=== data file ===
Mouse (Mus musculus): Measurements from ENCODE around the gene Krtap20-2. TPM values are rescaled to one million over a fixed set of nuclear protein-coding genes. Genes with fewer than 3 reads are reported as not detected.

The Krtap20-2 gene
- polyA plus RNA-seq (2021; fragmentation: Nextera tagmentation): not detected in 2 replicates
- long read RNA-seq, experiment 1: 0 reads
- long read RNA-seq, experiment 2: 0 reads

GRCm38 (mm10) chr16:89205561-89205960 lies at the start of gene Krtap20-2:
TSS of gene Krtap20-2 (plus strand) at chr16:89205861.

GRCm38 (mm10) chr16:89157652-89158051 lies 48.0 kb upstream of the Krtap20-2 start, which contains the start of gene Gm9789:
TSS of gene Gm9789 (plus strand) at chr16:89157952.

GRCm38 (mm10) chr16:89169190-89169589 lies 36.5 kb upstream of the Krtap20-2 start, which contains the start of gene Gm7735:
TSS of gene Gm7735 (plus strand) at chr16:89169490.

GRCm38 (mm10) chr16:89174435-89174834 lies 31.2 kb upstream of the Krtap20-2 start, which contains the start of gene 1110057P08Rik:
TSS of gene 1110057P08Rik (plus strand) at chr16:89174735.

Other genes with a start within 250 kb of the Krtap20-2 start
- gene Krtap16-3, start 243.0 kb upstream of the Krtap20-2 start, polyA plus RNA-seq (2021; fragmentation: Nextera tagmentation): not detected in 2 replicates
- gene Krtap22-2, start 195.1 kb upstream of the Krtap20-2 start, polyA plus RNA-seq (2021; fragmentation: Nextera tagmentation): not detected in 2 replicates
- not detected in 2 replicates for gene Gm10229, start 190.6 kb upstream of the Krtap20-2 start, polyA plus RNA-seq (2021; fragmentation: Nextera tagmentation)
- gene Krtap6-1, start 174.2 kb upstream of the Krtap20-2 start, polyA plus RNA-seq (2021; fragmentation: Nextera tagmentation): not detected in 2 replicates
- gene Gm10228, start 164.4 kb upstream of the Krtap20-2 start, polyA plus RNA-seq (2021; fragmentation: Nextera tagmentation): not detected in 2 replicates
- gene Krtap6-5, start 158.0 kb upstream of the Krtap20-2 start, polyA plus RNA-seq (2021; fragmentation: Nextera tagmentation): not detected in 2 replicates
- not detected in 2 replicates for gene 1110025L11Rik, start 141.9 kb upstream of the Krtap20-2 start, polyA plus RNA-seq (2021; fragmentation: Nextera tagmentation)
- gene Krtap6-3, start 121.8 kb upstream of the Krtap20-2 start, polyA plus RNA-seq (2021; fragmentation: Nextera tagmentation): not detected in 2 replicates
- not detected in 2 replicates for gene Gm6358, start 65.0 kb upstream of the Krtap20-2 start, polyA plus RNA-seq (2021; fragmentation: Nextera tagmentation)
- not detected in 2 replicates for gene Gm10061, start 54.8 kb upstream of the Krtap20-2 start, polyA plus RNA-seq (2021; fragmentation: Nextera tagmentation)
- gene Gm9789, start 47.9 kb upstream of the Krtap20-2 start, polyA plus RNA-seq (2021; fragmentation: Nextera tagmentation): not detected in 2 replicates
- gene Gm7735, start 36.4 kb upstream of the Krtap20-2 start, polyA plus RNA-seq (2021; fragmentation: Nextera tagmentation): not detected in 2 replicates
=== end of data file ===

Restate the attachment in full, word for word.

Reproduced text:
Mouse (Mus musculus): Measurements from ENCODE around the gene Krtap20-2. TPM values are rescaled to one million over a fixed set of nuclear protein-coding genes. Genes with fewer than 3 reads are reported as not detected.

The Krtap20-2 gene
- polyA plus RNA-seq (2021; fragmentation: Nextera tagmentation): not detected in 2 replicates
- long read RNA-seq, experiment 1: 0 reads
- long read RNA-seq, experiment 2: 0 reads

GRCm38 (mm10) chr16:89205561-89205960 lies at the start of gene Krtap20-2:
TSS of gene Krtap20-2 (plus strand) at chr16:89205861.

GRCm38 (mm10) chr16:89157652-89158051 lies 48.0 kb upstream of the Krtap20-2 start, which contains the start of gene Gm9789:
TSS of gene Gm9789 (plus strand) at chr16:89157952.

GRCm38 (mm10) chr16:89169190-89169589 lies 36.5 kb upstream of the Krtap20-2 start, which contains the start of gene Gm7735:
TSS of gene Gm7735 (plus strand) at chr16:89169490.

GRCm38 (mm10) chr16:89174435-89174834 lies 31.2 kb upstream of the Krtap20-2 start, which contains the start of gene 1110057P08Rik:
TSS of gene 1110057P08Rik (plus strand) at chr16:89174735.

Other genes with a start within 250 kb of the Krtap20-2 start
- gene Krtap16-3, start 243.0 kb upstream of the Krtap20-2 start, polyA plus RNA-seq (2021; fragmentation: Nextera tagmentation): not detected in 2 replicates
- gene Krtap22-2, start 195.1 kb upstream of the Krtap20-2 start, polyA plus RNA-seq (2021; fragmentation: Nextera tagmentation): not detected in 2 replicates
- not detected in 2 replicates for gene Gm10229, start 190.6 kb upstream of the Krtap20-2 start, polyA plus RNA-seq (2021; fragmentation: Nextera tagmentation)
- gene Krtap6-1, start 174.2 kb upstream of the Krtap20-2 start, polyA plus RNA-seq (2021; fragmentation: Nextera tagmentation): not detected in 2 replicates
- gene Gm10228, start 164.4 kb upstream of the Krtap20-2 start, polyA plus RNA-seq (2021; fragmentation: Nextera tagmentation): not detected in 2 replicates
- gene Krtap6-5, start 158.0 kb upstream of the Krtap20-2 start, polyA plus RNA-seq (2021; fragmentation: Nextera tagmentation): not detected in 2 replicates
- not detected in 2 replicates for gene 1110025L11Rik, start 141.9 kb upstream of the Krtap20-2 start, polyA plus RNA-seq (2021; fragmentation: Nextera tagmentation)
- gene Krtap6-3, start 121.8 kb upstream of the Krtap20-2 start, polyA plus RNA-seq (2021; fragmentation: Nextera tagmentation): not detected in 2 replicates
- not detected in 2 replicates for gene Gm6358, start 65.0 kb upstream of the Krtap20-2 start, polyA plus RNA-seq (2021; fragmentation: Nextera tagmentation)
- not detected in 2 replicates for gene Gm10061, start 54.8 kb upstream of the Krtap20-2 start, polyA plus RNA-seq (2021; fragmentation: Nextera tagmentation)
- gene Gm9789, start 47.9 kb upstream of the Krtap20-2 start, polyA plus RNA-seq (2021; fragmentation: Nextera tagmentation): not detected in 2 replicates
- gene Gm7735, start 36.4 kb upstream of the Krtap20-2 start, polyA plus RNA-seq (2021; fragmentation: Nextera tagmentation): not detected in 2 replicates